If you're the kind of person that likes to use their smartphone as a bike computer, or simply wants to keep it charged during a cycling day, then this might be of interest: the Siva Atom USB generator, designed by US duo of Aaron Latzke & David Delcourt, is currently getting a lot of love on Kickstarter, with its $85,000 funding goal already well surpassed.
There's a number of ways of getting USB power to your devices on the bike, and most of them invlove a hub dynamo and some external gubbins to turn that rather variable energy source into something more usable. This is what the Atom does too, but instead of using a hub system it simply attaches to your existing rear wheel with the quick release clamping it in place. The internal electronics smooth out the power signal allowing you to plug in your phone while you're riding; obviously you'll need to run a USB cable to wherever you've put it and the Atom comes with a 3ft extension cord to run an under-seat USB port. Alternatively the Atom has a removeable battery pack which charges up while you're pedalling; you can take that with you to charge your device at your leisure once you've stopped.
It's pretty cheap, too: the Kickstarter campiagn allows you to get an Atom for $95 (plus $20 international shipping) but even at the full retail price of $105 it's cheaper than many hub dynamos, and you don't need to get a new wheel built or buy any external electronics. Inside there's only three moving parts to transmit wheel drive to the generator; it's shown in the video attached to a range of cycles and looks designed to work with a standard quick-release wheel, although from the video and description it's unclear exactly how it engages with the hub. "The Atom is designed to fit on the rear wheel of rim-brake bicycles with just two prerequisites: 1) a minimum of 20mm of space between the rear dropout and hub flange (where the spokes mount), and 2) the hub flange must be less than 3.0” diameter", the Kickstarter page explains. "We’ve tested a large number of traditional, urban, performance, and touring bikes (it works with panniers and fenders!) and nearly all have met these requirements. Bicycles outfitted with disc brakes may have the option of installing the Atom on the non-disc side of the front wheel, provided that there is 20mm of space between the front dropout and the hub flange"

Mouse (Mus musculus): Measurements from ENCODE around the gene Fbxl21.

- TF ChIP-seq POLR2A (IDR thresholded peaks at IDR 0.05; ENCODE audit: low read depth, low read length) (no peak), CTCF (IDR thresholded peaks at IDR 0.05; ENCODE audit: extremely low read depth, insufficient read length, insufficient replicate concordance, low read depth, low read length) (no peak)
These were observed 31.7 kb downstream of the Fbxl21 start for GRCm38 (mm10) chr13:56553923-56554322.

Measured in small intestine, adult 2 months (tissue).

Funding currently stands at just over $110,000 with eight days to go; that means that one stretch goal has been reached: integrating status lights into the unit. If the Atom makes it past $130,000 then Latzke and Delcourt have committed to enhance the electronics, doubling the output for faster charging times. They're also partnering with charities in the developing world and have pledged to donate one Atom for every ten sold.
For more info on the Atom, see the Kickstarter page.
Dave is a founding father of road.cc and responsible for kicking the server when it breaks. In a previous life he was a graphic designer but he's also a three-time Mountain Bike Bog Snorkelling world champion, and remains unbeaten through the bog. Dave rides all sorts of bikes but tends to prefer metal ones. He's getting old is why.